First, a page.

Winter Lawn Care

Winter Lawn Care

Unlike the other seasons of the year that offer heat and sunlight, the blustery weather associated with winter in most parts of the globe is often cold and dreary. That doesn’t mean that your lawn needs to suffer the effects of the darker season. It can still remain vibrant and a reflection of you during the colder weather. All you need to do is learn a few winter care tips and you’ll be set.

This short but effective guide provides you with an in-depth look at your lawn and what it needs during the winter season. Weather conditions produce a unique challenge that you can easily overcome with instruction. Not only are there things you should do to keep your yard in good shape throughout the dark of winter but also things you should completely avoid doing so that you’ll have less work to do on the lawn in the spring.

Here’s what you need to do to transition from fall to winter seamlessly.

The Dos and Don’ts of Winter Care of Your Lawn

The cold, wet weather of winter keeps you on your toes when it comes to caring for your lawn. If you’re still not aware of how to help it look its best, let us offer a few suggestions to make your experience better.

Things that help your lawn thrive in winter include:

  • Remove furniture, dog toys, and other obstructions from the yard.
  • Gradually take down the length of the grass to prevent animals from seeking shelter in the long grass.
  • Fertilize during the earliest part of winter so it will continue to nourish the lawn once the cold has set in.
  • Keep people off the grass by making pathways accessible and free from snow and ice.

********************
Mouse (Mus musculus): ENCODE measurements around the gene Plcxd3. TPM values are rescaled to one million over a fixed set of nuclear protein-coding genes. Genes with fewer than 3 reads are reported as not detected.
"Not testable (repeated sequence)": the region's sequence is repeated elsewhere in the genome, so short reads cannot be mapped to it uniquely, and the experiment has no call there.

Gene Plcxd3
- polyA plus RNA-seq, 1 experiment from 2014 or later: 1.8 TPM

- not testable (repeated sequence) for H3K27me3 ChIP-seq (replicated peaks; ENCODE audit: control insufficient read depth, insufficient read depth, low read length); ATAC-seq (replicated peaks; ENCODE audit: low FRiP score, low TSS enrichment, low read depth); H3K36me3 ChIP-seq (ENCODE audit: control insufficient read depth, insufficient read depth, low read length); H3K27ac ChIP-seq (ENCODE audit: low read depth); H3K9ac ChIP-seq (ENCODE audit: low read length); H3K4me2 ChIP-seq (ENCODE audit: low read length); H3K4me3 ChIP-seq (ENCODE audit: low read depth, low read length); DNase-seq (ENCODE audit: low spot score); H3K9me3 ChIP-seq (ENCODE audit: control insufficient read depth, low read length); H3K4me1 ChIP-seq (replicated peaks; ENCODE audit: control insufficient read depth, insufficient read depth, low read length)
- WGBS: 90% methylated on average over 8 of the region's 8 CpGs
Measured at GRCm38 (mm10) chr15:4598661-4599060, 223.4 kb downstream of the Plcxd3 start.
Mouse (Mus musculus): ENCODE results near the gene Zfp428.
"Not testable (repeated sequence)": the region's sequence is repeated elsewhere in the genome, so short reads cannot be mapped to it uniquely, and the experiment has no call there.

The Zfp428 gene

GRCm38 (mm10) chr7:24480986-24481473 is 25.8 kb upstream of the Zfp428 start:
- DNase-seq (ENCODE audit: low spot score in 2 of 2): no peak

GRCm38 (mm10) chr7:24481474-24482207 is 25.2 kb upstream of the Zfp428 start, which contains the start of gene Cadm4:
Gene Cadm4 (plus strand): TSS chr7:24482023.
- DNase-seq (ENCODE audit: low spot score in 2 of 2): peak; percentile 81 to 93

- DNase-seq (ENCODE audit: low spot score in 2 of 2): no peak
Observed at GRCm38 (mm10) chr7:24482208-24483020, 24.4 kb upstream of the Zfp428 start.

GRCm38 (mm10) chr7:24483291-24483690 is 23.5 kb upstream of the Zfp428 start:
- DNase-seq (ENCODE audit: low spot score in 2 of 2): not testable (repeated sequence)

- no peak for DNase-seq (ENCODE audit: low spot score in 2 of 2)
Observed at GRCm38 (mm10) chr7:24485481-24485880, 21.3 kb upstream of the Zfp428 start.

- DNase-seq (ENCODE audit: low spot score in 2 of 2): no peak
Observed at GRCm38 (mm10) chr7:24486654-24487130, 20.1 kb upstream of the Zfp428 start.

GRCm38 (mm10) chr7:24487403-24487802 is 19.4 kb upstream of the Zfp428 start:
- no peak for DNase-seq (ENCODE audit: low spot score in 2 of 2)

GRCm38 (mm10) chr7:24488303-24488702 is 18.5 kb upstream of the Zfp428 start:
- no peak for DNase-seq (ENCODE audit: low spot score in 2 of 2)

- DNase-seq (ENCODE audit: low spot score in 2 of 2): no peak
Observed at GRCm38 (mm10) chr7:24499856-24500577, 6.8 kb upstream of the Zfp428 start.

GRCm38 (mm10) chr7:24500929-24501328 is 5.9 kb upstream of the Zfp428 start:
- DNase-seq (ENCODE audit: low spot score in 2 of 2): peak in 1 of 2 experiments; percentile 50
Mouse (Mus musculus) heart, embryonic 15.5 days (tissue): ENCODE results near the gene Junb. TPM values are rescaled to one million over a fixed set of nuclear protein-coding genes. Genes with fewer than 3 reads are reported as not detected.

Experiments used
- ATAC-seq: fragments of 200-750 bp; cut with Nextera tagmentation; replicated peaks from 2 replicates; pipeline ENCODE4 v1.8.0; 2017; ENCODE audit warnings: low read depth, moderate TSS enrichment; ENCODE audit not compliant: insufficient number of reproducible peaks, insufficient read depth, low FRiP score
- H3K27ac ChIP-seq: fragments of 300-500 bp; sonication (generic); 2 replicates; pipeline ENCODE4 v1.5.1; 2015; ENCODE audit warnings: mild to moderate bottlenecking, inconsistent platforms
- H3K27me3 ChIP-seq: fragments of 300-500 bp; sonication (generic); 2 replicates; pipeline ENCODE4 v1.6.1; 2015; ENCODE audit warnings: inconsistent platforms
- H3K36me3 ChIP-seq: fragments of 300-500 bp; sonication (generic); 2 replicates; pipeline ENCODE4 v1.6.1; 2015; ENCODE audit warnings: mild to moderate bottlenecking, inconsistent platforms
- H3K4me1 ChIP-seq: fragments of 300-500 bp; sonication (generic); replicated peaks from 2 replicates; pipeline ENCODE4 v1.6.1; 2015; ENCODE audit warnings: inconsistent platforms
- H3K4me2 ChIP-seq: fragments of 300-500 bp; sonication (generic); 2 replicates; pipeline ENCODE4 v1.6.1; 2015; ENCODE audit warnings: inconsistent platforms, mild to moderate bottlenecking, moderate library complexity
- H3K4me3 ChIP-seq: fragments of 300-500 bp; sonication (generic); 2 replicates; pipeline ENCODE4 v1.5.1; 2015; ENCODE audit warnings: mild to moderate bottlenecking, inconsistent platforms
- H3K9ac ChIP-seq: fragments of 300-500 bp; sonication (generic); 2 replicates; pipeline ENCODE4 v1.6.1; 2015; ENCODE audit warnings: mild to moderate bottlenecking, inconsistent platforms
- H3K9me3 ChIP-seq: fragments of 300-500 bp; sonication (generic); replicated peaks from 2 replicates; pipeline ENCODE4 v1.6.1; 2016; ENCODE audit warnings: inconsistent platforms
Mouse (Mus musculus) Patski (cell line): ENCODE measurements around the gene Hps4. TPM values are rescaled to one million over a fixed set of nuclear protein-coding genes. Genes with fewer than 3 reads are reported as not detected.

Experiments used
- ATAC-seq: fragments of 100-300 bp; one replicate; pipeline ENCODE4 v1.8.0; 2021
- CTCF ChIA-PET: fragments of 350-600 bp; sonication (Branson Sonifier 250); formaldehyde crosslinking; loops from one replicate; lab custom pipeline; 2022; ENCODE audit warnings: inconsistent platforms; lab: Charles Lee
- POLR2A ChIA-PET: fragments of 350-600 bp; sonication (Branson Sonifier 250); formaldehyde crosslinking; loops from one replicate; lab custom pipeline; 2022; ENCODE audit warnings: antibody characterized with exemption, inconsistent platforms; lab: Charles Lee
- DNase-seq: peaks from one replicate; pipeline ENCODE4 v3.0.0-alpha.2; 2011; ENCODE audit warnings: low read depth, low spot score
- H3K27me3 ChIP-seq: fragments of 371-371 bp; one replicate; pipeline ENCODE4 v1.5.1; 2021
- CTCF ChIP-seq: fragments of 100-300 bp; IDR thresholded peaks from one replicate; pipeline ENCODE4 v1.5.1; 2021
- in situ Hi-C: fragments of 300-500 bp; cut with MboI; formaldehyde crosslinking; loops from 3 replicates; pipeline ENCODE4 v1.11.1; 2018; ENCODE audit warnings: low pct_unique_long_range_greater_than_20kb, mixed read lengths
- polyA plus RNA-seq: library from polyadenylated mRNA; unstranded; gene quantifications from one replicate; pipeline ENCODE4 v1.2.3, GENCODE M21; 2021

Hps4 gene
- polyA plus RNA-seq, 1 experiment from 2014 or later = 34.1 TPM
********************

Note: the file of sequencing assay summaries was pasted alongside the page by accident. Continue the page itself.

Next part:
Things you should avoid doing in the colder weather months of the year:

  • Parking vehicles on the lawn.
  • Fail to rake leaves and remove debris which get wet and moldy.
  • Forget to aerate the ground to make reseeding in the spring easier.
  • Neglect the grass by allowing it to grow high and failing to water it on sunny days.


Learning a few simple lawn care techniques gives you an advantage by allowing you to take better care of your yard, making it easier for the lawn care company you hired to continue to maintain the look and appeal of the property.

What a Professional Lawn Care Service Provides That DIYing Doesn’t

Aside from the cost, what do you hope to achieve from working on your lawn yourself? Is it something that you enjoy learning about. Are you applying that knowledge in a way that is practical and applicable? Or, do you do it out of necessity because you don’t know who you can trust and afford to put in charge of winter care of your lawn?

Time, equipment, materials, and skills needed to do it on your own.

DIY takes time and requires equipment, materials, and skills you may not readily have access to. That’s where Lawnstreet comes in. We get to know you, your lawn, and its needs so that we’re able to make fast work of maintaining it throughout the winter for you. Sure, there is a cost involved with our services but it pales in comparison to what it costs you in time, energy, and curb appeal.

No guarantees when you do-it-yourself.

When you hire a professional, you’re getting a guarantee. If you were to do-it-yourself or recruit a family member or friend to mow, weed, rake, and aerate your lawn, there’s nothing stating that it would be done correctly. You’d still need a professional to come in and take care of the biggest projects for you.

If you enjoy doing yard work, by all means, get outdoors during the winter and keep busy. It burns calories, strengthens muscles, and gives you a sense of pride in a job well done. If you find the idea daunting, you can always rely on us to do it for you.

Winter Lawn Care Makes Spring Easier to Deal With

By taking the time needed to care for your lawn in winter, you’ll find it easier to tend to the yard in the spring when new growth is present. You’ll see the sparse areas of the lawn sprout green grass and the plants you tended and cared for throughout the other seasons of the year will grow once again, produce flowers or fruit, and add life to your property.